Date of Award

Spring 2011

Author's School

College of Arts & Sciences

Author's Department/Program



Traumatic Brain Injury (TBI) is one of the most common, and serious injuries suffered by United States servicemen in the wars in Iraq and Afghanistan. Compared to roughly 2% of the civilian population, nearly 20% of military personnel returning from current military operations in the Middle East have been diagnosed with TBI. Additionally, an increasing number of military personnel returning from deployment have been diagnosed with Post-Traumatic Stress Disorder (PTSD). This is an anxiety disorder typically characterized by experiencing flashbacks of a traumatic event, emotional numbing, as well as both physical and emotional hyperarousal. Current research shows that following brain trauma, such as TBI, qualitative MRI findings may be scarce, or provide little correlation to clinical symptoms. We hypothesized that quantitative, volumetric measurement of the hippocampus following TBI will correlate to onset of PTSD similar to what has been shown in civilian TBI. To test this hypothesis we analyzed MRI scans and psychological data of active duty military personnel who had sustained traumatic brain injury during blast exposure in Iraq or Afghanistan. We measured hippocampal volume using a multi-slice region-of-interest approach on a T1-weighted image. This imaging modality is commonly used in clinical practice for evaluation of brain anatomy. To have a quantifiable measure of PTSD, we analyzed each soldier’s results to the Clinician Administered PTSD scale for DSM-IV (CAPS), a structured interview commonly used to determine a clinically definitive diagnosis. Contrary to our hypothesis and previous literature, we found that hippocampal volume was not correlated to PTSD in this particular population. Interestingly, the total CAPS scores were significantly higher in the TBI group compared to age matched controls suggesting an interaction between TBI and PTSD severity. Specifically, the TBI subjects were significantly more likely to endorse persistently re-experiencing the traumatic event, and avoiding certain stimuli associated with the event.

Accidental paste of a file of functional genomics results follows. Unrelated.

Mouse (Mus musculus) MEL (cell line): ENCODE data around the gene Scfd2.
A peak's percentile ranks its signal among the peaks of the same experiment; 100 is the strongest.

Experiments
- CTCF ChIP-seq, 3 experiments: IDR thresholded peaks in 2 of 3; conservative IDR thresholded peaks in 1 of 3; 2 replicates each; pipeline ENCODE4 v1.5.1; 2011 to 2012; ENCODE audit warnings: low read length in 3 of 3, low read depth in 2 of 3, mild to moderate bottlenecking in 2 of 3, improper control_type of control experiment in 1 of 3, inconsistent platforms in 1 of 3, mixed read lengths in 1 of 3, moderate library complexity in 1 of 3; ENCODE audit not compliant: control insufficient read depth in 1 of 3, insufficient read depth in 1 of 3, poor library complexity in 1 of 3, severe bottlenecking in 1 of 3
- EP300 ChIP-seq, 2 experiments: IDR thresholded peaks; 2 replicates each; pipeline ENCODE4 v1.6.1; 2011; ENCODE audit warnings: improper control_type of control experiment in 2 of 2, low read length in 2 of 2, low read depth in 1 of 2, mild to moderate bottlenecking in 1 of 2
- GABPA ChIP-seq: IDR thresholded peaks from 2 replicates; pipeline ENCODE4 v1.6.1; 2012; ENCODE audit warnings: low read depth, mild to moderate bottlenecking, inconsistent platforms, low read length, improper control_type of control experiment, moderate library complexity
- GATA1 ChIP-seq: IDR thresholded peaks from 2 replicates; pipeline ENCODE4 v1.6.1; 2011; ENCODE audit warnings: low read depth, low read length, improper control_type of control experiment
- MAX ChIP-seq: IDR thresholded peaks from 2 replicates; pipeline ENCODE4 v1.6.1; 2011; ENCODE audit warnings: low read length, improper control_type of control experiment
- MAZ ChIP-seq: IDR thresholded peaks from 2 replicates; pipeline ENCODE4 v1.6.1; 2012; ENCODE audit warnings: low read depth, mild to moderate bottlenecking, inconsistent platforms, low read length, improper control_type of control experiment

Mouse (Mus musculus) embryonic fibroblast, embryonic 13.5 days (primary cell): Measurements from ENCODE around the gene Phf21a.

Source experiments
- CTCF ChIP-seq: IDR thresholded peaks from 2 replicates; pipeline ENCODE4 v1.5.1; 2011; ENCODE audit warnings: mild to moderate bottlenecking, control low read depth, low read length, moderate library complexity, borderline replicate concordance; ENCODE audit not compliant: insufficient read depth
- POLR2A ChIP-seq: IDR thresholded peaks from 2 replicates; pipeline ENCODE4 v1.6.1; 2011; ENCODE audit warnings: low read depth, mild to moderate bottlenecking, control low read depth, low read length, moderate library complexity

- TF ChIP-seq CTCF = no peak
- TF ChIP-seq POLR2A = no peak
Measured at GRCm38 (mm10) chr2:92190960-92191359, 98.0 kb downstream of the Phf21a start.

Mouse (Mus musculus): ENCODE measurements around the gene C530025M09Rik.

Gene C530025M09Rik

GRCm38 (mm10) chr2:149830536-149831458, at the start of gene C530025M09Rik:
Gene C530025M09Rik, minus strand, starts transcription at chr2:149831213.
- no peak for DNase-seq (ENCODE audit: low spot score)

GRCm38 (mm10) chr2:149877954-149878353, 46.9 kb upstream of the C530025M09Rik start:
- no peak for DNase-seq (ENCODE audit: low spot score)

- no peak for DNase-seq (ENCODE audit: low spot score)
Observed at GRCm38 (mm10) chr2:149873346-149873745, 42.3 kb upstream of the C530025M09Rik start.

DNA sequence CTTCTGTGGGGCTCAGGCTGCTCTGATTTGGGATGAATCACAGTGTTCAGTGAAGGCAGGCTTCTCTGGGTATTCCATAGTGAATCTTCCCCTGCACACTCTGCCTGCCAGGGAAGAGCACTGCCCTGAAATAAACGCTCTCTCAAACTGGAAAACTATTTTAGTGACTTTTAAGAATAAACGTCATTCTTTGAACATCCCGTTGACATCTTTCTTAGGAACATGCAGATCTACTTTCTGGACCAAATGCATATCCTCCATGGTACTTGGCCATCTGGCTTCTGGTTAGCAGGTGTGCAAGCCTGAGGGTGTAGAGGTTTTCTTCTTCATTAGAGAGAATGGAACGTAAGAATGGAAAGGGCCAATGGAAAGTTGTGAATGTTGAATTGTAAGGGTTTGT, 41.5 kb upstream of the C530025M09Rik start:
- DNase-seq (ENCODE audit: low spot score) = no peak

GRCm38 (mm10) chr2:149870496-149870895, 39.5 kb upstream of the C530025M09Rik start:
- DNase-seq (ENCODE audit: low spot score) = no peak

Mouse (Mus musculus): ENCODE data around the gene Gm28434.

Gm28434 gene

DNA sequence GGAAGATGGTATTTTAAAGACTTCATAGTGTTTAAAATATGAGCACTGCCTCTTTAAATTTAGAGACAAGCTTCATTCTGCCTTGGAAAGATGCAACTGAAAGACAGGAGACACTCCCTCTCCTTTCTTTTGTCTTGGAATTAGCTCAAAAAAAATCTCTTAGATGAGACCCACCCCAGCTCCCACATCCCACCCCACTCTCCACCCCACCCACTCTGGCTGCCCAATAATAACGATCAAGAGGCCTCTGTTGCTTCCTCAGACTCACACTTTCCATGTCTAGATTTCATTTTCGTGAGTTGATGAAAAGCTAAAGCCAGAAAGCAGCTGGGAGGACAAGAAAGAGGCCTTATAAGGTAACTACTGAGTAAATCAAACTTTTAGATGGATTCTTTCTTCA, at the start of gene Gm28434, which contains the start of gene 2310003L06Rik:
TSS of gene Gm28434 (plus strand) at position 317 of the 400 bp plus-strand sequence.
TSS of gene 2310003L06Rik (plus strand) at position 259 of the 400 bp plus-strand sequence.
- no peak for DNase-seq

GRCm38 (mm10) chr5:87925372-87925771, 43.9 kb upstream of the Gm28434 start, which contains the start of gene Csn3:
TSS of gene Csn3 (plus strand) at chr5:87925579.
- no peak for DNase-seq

English (en)

Advisor/Committee Chair

David Brody

Second Advisor

Christine Mac Donald

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